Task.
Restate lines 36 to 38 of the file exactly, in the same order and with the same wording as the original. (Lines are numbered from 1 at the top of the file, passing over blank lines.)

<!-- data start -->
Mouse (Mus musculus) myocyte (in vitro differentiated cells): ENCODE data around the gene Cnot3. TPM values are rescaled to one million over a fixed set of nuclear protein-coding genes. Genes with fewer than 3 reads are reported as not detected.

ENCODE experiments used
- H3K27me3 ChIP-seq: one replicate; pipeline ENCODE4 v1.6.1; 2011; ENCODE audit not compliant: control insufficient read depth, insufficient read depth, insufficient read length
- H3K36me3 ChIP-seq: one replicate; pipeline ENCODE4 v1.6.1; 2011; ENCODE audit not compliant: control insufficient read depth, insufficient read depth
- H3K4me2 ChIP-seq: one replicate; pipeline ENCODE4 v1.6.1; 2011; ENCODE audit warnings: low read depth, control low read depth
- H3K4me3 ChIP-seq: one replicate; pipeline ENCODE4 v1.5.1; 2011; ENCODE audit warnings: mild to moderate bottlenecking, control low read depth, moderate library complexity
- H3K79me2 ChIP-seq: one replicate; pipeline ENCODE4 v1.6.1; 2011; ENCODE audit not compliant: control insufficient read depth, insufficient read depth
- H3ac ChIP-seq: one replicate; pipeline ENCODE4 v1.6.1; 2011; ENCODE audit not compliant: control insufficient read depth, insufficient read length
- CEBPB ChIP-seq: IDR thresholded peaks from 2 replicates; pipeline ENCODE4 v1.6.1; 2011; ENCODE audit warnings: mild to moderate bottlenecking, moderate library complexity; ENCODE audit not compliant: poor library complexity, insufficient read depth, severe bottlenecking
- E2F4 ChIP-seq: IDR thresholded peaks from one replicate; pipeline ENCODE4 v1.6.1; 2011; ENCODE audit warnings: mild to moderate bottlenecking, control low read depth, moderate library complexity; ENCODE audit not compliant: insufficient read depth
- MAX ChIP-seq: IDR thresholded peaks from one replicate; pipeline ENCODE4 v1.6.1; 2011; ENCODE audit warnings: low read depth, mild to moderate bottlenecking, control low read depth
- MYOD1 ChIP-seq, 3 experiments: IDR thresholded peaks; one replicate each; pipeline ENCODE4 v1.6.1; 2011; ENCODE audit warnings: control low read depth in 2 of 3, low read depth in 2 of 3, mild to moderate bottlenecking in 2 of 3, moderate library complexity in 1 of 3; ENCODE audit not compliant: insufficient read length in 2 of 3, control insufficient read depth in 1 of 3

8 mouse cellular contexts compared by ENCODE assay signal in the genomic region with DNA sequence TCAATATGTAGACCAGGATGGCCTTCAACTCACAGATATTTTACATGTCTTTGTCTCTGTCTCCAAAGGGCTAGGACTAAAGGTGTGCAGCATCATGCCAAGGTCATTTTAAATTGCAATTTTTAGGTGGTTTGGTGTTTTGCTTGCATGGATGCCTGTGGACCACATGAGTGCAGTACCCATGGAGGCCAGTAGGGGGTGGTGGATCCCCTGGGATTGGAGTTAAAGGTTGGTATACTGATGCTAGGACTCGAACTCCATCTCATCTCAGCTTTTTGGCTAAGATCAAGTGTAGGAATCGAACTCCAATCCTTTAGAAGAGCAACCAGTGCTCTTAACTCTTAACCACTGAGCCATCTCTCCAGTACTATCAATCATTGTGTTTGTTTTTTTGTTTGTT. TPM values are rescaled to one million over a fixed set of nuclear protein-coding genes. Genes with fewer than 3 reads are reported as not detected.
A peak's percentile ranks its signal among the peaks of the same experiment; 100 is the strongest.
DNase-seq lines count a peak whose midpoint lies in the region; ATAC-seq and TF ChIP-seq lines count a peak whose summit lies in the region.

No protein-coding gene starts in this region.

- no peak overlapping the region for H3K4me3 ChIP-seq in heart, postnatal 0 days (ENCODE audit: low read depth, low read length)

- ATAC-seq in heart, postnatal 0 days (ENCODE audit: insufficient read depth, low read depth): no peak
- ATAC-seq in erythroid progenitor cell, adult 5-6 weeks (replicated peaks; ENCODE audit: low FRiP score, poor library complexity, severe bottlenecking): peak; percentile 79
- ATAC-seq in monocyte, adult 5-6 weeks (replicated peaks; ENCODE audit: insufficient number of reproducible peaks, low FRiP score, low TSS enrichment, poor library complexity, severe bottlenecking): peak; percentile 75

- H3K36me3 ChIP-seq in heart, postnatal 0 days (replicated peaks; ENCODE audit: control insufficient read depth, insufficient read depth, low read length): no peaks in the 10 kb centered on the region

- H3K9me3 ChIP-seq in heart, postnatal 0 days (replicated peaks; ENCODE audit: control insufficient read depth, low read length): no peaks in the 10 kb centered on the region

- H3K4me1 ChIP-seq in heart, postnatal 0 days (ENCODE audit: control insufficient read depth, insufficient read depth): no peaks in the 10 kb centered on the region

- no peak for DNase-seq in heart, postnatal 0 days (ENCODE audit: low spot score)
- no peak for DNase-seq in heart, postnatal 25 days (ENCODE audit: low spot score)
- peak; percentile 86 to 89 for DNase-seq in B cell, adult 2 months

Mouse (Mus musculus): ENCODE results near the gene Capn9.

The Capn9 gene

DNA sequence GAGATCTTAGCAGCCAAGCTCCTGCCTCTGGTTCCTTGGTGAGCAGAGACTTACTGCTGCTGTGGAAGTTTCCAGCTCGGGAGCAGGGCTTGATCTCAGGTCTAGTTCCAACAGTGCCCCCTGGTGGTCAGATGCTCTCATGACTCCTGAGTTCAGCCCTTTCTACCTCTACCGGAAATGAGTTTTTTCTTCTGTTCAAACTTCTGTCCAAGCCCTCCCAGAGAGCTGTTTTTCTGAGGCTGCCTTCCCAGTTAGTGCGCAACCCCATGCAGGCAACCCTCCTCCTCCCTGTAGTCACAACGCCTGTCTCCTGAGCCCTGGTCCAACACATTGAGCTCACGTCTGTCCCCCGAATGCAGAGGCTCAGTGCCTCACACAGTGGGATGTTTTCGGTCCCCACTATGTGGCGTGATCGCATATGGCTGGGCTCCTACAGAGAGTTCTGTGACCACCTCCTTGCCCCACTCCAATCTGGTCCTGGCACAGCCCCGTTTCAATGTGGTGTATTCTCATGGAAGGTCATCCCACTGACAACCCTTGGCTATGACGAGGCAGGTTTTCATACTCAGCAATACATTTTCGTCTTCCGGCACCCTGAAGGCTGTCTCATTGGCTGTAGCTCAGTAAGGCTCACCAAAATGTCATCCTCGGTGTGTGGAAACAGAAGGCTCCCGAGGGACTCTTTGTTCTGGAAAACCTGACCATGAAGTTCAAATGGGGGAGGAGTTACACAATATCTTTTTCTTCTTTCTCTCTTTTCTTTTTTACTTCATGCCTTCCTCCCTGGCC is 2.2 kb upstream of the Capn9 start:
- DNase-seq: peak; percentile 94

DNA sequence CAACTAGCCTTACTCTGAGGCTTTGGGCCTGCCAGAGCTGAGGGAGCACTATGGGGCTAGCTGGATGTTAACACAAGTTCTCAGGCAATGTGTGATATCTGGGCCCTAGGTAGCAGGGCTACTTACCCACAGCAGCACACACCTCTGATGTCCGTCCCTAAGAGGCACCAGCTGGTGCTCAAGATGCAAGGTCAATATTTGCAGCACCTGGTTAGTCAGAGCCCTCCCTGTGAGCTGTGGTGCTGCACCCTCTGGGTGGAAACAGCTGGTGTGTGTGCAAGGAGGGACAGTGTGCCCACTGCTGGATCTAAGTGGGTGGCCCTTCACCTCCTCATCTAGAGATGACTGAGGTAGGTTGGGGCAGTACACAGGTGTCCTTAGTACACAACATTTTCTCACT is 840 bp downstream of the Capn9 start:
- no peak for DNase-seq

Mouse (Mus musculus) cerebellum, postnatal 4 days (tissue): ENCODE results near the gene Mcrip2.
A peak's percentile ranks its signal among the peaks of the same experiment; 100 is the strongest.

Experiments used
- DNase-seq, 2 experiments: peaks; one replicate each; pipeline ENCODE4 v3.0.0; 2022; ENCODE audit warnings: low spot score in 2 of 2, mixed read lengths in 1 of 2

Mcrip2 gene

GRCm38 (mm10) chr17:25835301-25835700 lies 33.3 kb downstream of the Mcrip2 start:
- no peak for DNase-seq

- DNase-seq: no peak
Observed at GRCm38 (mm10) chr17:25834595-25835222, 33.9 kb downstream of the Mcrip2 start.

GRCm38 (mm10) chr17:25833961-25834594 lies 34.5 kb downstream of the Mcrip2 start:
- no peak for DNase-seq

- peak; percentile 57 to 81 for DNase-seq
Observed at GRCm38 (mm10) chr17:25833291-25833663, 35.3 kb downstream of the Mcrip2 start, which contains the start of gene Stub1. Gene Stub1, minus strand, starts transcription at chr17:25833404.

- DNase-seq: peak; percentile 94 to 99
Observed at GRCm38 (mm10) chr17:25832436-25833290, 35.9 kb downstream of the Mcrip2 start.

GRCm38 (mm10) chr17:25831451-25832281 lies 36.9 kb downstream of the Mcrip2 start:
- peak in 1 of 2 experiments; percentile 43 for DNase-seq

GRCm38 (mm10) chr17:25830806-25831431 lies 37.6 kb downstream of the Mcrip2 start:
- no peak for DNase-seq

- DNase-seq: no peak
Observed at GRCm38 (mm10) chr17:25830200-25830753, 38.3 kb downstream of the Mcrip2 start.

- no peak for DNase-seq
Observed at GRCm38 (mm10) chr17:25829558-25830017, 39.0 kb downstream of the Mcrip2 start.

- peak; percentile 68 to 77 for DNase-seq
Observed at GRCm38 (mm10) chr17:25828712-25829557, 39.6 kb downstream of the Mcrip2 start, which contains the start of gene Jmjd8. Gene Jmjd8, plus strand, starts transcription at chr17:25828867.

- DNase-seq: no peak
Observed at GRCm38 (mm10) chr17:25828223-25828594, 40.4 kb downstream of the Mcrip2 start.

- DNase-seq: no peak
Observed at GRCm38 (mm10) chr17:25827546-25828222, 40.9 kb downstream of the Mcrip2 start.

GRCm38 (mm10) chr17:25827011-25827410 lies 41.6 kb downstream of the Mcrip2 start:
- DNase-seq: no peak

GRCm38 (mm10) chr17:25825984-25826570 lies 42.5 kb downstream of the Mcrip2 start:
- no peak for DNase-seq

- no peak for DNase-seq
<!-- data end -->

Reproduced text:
- DNase-seq, 2 experiments: peaks; one replicate each; pipeline ENCODE4 v3.0.0; 2022; ENCODE audit warnings: low spot score in 2 of 2, mixed read lengths in 1 of 2

Mcrip2 gene

GRCm38 (mm10) chr17:25835301-25835700 lies 33.3 kb downstream of the Mcrip2 start: